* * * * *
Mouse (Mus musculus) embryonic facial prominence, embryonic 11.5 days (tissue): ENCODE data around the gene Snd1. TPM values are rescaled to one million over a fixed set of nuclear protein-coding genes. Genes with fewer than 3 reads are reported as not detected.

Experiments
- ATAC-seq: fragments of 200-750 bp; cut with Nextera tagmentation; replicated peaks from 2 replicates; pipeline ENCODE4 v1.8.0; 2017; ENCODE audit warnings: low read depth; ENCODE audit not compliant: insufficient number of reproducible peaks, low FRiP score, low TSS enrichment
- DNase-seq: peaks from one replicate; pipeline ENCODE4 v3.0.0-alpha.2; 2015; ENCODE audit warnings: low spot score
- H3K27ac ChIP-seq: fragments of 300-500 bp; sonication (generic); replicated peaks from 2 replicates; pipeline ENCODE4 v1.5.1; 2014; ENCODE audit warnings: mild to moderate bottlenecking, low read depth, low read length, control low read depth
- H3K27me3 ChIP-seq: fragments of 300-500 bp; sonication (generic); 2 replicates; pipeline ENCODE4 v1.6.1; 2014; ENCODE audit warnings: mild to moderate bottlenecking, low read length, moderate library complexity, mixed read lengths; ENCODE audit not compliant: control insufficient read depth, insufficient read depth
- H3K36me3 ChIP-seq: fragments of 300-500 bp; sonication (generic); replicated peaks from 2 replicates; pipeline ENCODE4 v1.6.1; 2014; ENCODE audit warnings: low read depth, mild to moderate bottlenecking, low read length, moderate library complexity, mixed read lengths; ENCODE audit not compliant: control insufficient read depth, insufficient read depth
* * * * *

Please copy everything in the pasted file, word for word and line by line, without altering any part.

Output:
Mouse (Mus musculus) embryonic facial prominence, embryonic 11.5 days (tissue): ENCODE data around the gene Snd1. TPM values are rescaled to one million over a fixed set of nuclear protein-coding genes. Genes with fewer than 3 reads are reported as not detected.

Experiments
- ATAC-seq: fragments of 200-750 bp; cut with Nextera tagmentation; replicated peaks from 2 replicates; pipeline ENCODE4 v1.8.0; 2017; ENCODE audit warnings: low read depth; ENCODE audit not compliant: insufficient number of reproducible peaks, low FRiP score, low TSS enrichment
- DNase-seq: peaks from one replicate; pipeline ENCODE4 v3.0.0-alpha.2; 2015; ENCODE audit warnings: low spot score
- H3K27ac ChIP-seq: fragments of 300-500 bp; sonication (generic); replicated peaks from 2 replicates; pipeline ENCODE4 v1.5.1; 2014; ENCODE audit warnings: mild to moderate bottlenecking, low read depth, low read length, control low read depth
- H3K27me3 ChIP-seq: fragments of 300-500 bp; sonication (generic); 2 replicates; pipeline ENCODE4 v1.6.1; 2014; ENCODE audit warnings: mild to moderate bottlenecking, low read length, moderate library complexity, mixed read lengths; ENCODE audit not compliant: control insufficient read depth, insufficient read depth
- H3K36me3 ChIP-seq: fragments of 300-500 bp; sonication (generic); replicated peaks from 2 replicates; pipeline ENCODE4 v1.6.1; 2014; ENCODE audit warnings: low read depth, mild to moderate bottlenecking, low read length, moderate library complexity, mixed read lengths; ENCODE audit not compliant: control insufficient read depth, insufficient read depth